Wednesday, February 11, 2009

SLO Dreams

I went out to dinner with some friends last night, including a girl who’s from my hometown and shares the same Alma Mater with me: Cal Poly. She’s out here visiting her grandmother, who in one of those small world coincidences, lives in Winston-Salem. Anyways, we hadn’t seen each other for years, and it was fun to catch up. She was filling me in on the latest happenings in San Luis Obispo, a.k.a., the true love of my life. My happy place. I can’t describe how much I miss(ed) that town hearing her talk about it. It’s a deep ache that never seems to quite go away.

She asked why I don’t go out for a visit—I haven’t been back there in 2½ years. The simple answer: It would destroy me. I know that sounds weird, but I know if I went back to see my friends there and spend a long weekend, my heart would shred, bleed, and splatter all over. I would come back here, to a town I don’t mind living in, and I wouldn’t be able to function. I would catatonically bump into  walls and make weird wailing sounds. My six years in SLO were a period of my life that indelibly shaped who I am, what I enjoy, and what I seek.


If I loved it that much, I know it seems strange that I moved away and won’t move back, or even go back for a visit. SLO’s a weird town that way. Unless you’re effing insane, everyone who goes to college there adores it and tries to extend their undergrad education into the 5-6 year range. Inevitably, the students depressingly realize the cost of living prohibits them from ever living in an apartment or house with less than five roommates, and they’ll never be able to pay off their student loans by working at the local surf or bike shops. So they move. But you talk to any Cal Poly alum who has moved away, and he or she will get the same wistful, teary look when remembering SLO. Fuck yeah, they’ll say. That town was awesome.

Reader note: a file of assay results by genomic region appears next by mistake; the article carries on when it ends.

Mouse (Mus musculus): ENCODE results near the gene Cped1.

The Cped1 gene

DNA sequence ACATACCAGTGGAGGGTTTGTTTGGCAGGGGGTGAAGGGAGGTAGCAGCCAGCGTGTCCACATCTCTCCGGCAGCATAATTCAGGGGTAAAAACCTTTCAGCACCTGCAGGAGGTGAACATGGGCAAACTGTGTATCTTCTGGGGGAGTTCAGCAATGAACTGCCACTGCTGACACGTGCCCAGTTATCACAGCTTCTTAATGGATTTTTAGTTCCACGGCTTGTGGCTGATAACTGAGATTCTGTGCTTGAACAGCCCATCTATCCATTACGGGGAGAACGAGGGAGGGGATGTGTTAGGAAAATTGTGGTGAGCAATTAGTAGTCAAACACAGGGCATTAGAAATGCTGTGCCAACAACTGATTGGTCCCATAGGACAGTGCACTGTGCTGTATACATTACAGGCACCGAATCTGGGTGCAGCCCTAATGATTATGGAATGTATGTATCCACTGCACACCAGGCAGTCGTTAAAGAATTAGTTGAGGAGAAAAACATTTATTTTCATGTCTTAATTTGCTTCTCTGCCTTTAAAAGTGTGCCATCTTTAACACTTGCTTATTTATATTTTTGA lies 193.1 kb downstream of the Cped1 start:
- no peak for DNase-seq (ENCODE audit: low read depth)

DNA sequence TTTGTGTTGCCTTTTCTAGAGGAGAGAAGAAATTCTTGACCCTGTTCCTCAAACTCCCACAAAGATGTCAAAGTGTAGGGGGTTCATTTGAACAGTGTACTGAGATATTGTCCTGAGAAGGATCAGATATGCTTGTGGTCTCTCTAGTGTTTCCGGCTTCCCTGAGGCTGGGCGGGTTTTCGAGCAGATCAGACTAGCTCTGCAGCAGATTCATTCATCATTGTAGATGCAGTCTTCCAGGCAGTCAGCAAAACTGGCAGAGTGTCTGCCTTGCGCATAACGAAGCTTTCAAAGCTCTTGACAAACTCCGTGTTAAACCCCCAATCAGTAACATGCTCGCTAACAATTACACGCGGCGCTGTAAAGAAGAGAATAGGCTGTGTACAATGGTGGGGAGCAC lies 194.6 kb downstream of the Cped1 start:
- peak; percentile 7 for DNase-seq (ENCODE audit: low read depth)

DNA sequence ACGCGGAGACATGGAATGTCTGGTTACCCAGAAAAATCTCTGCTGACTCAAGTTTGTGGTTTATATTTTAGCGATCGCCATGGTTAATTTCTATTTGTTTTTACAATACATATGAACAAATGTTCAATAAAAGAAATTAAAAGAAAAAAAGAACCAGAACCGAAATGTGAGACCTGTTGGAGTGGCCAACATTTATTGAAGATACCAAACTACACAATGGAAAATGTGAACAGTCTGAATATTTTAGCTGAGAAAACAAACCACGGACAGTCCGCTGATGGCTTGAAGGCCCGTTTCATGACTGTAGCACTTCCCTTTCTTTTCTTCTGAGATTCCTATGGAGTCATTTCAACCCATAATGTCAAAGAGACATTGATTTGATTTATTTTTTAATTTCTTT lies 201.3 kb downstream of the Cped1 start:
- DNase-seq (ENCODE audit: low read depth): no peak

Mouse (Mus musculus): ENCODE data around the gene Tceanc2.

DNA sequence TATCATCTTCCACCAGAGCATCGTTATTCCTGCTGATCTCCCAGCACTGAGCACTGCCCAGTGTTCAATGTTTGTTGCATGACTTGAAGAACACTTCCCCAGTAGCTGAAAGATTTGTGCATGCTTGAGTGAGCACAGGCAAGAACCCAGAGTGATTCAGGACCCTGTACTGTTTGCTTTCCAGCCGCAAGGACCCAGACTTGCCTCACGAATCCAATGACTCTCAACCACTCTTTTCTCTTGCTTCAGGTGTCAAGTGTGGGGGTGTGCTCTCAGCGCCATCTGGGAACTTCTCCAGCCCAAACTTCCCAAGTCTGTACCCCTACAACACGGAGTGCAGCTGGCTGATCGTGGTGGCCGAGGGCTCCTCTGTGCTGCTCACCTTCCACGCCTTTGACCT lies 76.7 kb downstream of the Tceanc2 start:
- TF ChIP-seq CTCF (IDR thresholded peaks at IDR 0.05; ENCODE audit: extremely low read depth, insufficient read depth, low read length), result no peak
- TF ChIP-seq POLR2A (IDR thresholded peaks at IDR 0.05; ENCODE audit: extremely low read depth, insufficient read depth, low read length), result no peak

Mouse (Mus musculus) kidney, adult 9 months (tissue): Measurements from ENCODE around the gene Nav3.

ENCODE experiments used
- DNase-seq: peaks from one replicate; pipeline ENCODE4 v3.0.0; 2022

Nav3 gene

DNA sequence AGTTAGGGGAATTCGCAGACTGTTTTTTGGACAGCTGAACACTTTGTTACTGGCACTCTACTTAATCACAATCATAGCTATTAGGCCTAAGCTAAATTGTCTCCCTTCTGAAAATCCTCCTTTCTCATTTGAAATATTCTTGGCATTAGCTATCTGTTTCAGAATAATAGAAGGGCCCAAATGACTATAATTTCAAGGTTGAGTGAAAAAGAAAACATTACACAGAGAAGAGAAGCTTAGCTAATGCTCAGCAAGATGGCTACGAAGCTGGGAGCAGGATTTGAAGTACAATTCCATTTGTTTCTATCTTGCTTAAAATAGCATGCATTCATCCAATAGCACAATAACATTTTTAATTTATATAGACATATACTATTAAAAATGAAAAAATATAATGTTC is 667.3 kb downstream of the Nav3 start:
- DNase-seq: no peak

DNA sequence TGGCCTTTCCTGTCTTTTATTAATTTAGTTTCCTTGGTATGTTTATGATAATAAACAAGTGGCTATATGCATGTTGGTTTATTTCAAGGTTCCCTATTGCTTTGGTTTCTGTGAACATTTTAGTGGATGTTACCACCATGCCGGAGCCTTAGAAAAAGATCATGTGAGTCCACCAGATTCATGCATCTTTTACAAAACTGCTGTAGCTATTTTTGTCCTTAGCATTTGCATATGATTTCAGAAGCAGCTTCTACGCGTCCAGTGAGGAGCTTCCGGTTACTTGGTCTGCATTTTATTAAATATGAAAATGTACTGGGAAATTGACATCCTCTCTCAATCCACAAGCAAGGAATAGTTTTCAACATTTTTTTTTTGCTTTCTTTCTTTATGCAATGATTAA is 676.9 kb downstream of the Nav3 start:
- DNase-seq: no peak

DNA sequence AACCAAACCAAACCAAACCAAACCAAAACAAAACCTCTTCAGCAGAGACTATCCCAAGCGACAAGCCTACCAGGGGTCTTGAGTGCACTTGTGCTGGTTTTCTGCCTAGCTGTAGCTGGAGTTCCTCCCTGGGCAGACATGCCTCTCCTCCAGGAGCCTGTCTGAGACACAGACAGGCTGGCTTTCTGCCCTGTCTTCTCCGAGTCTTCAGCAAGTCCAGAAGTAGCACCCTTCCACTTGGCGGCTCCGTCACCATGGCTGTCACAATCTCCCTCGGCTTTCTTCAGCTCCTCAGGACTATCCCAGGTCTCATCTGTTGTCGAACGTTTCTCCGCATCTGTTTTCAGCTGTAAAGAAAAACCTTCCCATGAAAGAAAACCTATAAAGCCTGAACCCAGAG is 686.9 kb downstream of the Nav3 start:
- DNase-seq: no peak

I moved away three times and came back twice. It’s a strange town because it’s almost so perfect it becomes boring, and you realize maybe you should venture out into the real world, get a job that uses your education, have your heart legitimately broken, marry someone you don't truly love, get yourself into a constraining mortgage, and look forward to your job like you look forward to a root canal. Because it’s the American way. You’re not supposed to be able to surf every morning, live in a place with a perfect climate, insane biking, gorgeous mountains, and a vibe that is impossible to describe. You need to be properly miserable for a while and put your college degree to use.


I left the third time because I wanted to live on the East Coast. The SLO ennui had grabbed me, and I felt l needed some pains and/or challenges in my life. So I said goodbye to my most favorite friends and drove across the country. I’m glad I’m here, I’m glad I’ve had this NC adventure. I know it’s not a permanent stop for me—it’s a venue for me to add experience to my resume and build that “character” you can’t seem to come by when you live in utopia.


In my dreams, I go back. In my dreams, it all works out. 

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